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How the proposed Spokane Public Schools levy will affect students, property taxes

KREM sat down with Spokane Public Schools Superintendent Adam Swinyard to break down the numbers.

On Friday, ballots will be sent out to most Spokane County registered voters for the upcoming Feb. 9 special election.

Of the 14 school districts in the county, 13 are asking voters to approve levy funds.

Education in Washington is paid for mostly by property taxes. Those taxes can be broken down into three basic categories: the statewide levy, the local district levy and the local district bond.

In theory, the state is supposed to fully fund basic education. But Spokane Public Schools Superintendent Adam Swinyard said in practice, there are some huge, critical gaps.

"The reality of it is we're not funded for basic education," he said in an interview with KREM. "We receive enough funding to hire five nurses for 30,000 kids."

The local level pays for another 36 nurses right now.

One of the biggest gaps is special education. According to Swinyard, more than 16 percent of SPS students have special needs, which cost extra money to provide.

"In the state of Washington, you can get extra funding for each special education student up to 13 percent of your population. For every student over that 13 percent, you don't get any extra funding for," Swinyard said. "And our local levy then has to pay for those special education services. When those students show up at our door, we don't turn them away, because our mission is to serve all kids. And legally, we're required to serve them by federal special education law. So, it's an excellent example of how the state funding model adversely impacts school districts that have a high special education population."

So a local levy is added on top of the state levy in order to fill those gaps and to pay for extra programming like sports, arts and AP classes.

Now, the bond is a third factor affecting property taxes. Voters approved a big one in 2018, which will do things like build new middle schools and replace Joe Albi Stadium.

But the money from those projects can't just be diverted to, say, paying for nurses. It's a legal distinction; bond money has to go to physical construction.

"Levies are for learning, levies are for programs, for staffing, for intervention support," said Swinyard. "And bonds are for buildings."

So, is the levy on the ballot this year a new tax? No, not a new one. The existing levy is expiring; this levy would just replace it.

But, that doesn't mean it's not a tax increase.

The current levy rate is a $1.60; property owners pay that much per every thousand dollars their property is worth. If this vote passes, that rate will go up to $2.40 next year, then $2.45 the year after, and then $2.50 after that.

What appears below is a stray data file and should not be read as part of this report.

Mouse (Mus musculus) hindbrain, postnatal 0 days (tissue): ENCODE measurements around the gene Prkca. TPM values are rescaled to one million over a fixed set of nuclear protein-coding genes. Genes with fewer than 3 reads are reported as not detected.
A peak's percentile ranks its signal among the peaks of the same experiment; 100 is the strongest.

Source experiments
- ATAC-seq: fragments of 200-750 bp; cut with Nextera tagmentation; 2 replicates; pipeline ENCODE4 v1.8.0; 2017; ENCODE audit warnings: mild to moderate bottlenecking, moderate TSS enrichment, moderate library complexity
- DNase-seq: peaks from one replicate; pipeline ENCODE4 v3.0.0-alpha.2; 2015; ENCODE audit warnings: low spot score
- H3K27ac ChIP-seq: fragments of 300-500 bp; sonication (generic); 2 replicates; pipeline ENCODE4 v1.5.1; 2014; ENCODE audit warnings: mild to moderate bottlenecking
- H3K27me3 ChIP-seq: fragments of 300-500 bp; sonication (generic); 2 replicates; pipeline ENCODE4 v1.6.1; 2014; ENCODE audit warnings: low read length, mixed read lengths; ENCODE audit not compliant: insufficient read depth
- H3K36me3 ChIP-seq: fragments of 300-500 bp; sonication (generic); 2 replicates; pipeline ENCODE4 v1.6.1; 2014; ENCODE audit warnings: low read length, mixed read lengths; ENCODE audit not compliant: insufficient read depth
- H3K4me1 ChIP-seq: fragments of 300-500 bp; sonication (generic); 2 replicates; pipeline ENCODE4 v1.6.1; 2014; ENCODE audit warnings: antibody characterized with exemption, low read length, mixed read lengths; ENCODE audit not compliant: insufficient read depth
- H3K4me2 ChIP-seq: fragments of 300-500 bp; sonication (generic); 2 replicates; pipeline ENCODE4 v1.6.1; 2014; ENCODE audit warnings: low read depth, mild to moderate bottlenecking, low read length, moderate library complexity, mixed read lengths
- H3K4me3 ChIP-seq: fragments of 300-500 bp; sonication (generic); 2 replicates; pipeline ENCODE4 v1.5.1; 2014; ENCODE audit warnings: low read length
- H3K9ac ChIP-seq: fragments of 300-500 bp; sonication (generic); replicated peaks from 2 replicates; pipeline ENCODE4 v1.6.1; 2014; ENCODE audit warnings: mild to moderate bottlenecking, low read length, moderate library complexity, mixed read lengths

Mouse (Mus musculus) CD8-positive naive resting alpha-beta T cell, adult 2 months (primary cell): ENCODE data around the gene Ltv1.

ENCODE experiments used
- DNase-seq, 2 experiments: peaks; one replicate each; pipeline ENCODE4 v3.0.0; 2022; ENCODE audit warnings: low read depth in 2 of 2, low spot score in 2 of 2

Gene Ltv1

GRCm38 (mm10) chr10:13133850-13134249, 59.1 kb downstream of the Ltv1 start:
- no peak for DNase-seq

The state levy rate is expected to stay the same, $2.83.

To try to reduce the tax burden a bit, the district is basically doing some refinancing of the bond and lowering that rate. It'll go from $2.59 to $2.17.

That means the total rate property owners will pay for Spokane Public Schools will increase from $7.02 this year to $7.40 next year. 

In other words, if their home is worth $300,000, this year, such a property owner will pay $2,106 towards schools. If this levy passes, next year that will be $2,220.

So, why the need for the increase? Why can't the district just get by with keeping the rate the same as it currently is?'

Swinyard said one reason is that the amount the state is allocating to SPS is about to drop.

"The district is losing a projected $42 million over the next three years in state funding. So our reliance on those levy funds will continue," said.

That's mostly because in addition to basic education funding, the state provides some extra money to districts where property values are relatively low. This is designed to create more equity between districts. Spokane's allocation is decreasing because the areas property values are going up. That makes an already tight budget situation even more difficult, Swinyard said.

"It's over 350 staff members that we would lose if we didn't have those [levy] funds in place," he said.

Another reason for the increase is that the current rate was already too low for comfort. In fact, the district is quick to point out that even though the proposed levy rate is an increase from the current one, it's a decrease from a few years back.

Spokane voters had previously approved a rate of $3.79. In 2018, that $300,000 value homeowner paid $2,538 in property taxes.

Then, the state decided to cap all local levies at $1.50. That caused big budget crises in nearly every district. The state responded by raising the cap to $2.50; this new levy would eventually make that the rate in Spokane.

So in some ways, the district views this levy as sort of just getting back to normal, or close to it.

The levy needs a simple majority on Feb. 9 to pass.

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